In hopes of reducing the number of false alarms responded to by police in Pittsburg, the city will require a use permit to operate private alarm systems.
The permit, which would apply to current and future alarm owners, will cost residents $65 per year and businesses $95 annually. The fees would help recoup administration costs, city officials said.
Police department staff time and resources are frequently wasted responding to activated alarms when no emergency exists, resulting in unnecessary spending of city money, Lt. Wade Derby said. The new ordinance allows Pittsburg to license and regulate alarms, track them and contact the owner of a triggered alarm, he said.
"What we're trying to do in Pittsburg is take a proactive approach and make our service more efficient," Derby said.
The hope is that the permit information could be placed into a real-time database so officers can quickly contact home or business owners. The former practice was time-consuming because police had to track down the alarm company and sometimes encountered outdated homeowner information and other hindrances, Derby said. About 90 percent to 92 percent of the city's alarm calls were false in the past year, he said.
The City Council voted 4-1 in favor of the ordinance Monday. Councilman Michael Kee cast the lone dissenting vote, saying the fee put an unfair financial burden on residents.
"Basically, my concern is that times are economically difficult for everyone. To tack another fee onto homeowners just to keep their data seems unreasonable," Kee said.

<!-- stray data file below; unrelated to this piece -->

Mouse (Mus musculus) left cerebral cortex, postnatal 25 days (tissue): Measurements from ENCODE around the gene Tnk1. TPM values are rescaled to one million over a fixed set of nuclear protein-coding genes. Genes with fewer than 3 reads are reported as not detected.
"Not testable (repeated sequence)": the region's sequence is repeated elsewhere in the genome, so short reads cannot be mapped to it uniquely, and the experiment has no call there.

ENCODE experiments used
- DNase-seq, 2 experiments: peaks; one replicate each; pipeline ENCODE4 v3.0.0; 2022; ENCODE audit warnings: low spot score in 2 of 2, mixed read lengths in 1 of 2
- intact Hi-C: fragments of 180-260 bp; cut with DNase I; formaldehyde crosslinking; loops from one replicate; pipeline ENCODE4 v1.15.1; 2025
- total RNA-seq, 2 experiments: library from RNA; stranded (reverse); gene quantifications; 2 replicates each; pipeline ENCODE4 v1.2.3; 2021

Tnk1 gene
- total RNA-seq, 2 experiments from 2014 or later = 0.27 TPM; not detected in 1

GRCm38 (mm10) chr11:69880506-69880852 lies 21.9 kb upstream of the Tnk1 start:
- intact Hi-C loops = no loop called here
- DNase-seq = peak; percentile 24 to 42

The ordinance sets a fine of $250 for each false alarm from an unregistered alarm system. Those possessing a registered system will not be penalized on the first two false alarms each year but will incur a $250 fine for each additional false alarm.
The former ordinance fined owners $100 for the first false alarm, $150 for the second and $250 for each additional violation within the same year.
Police believe that waiving fines on the first two false alarms will help if systems malfunction or need fixing.
"Chances are we won't have to respond again," Derby said.
Kee questioned what happens with unforeseen circumstances like blackouts or other "things residents have no control over." Derby said that events out of residents' control won't count toward fines.
"We're more interested in compliance, that alarms are in good working order, and who the responsible party is," he said, adding that responding officers would "err on the side of the citizen."
The ordinance also allows Pittsburg to regulate alarm companies to make sure security systems are installed in a manner that reduces false alarms.
Many cities, including Antioch, Livermore and Concord, charge similar alarm-use permit fees. Some cities have a lower annual registration fee than the one enacted by Pittsburg but charge higher penalties.
Derby says Concord is an example that requiring permits reduces false alarms. Concord, with a population of about 124,000, had roughly 2,800 false alarm calls last year, while Pittsburg and its population of about 65,000 had roughly 4,200 calls.
Paul Burgarino covers Pittsburg and Bay Point. Reach him at 925-779-7164 or firstname.lastname@example.org.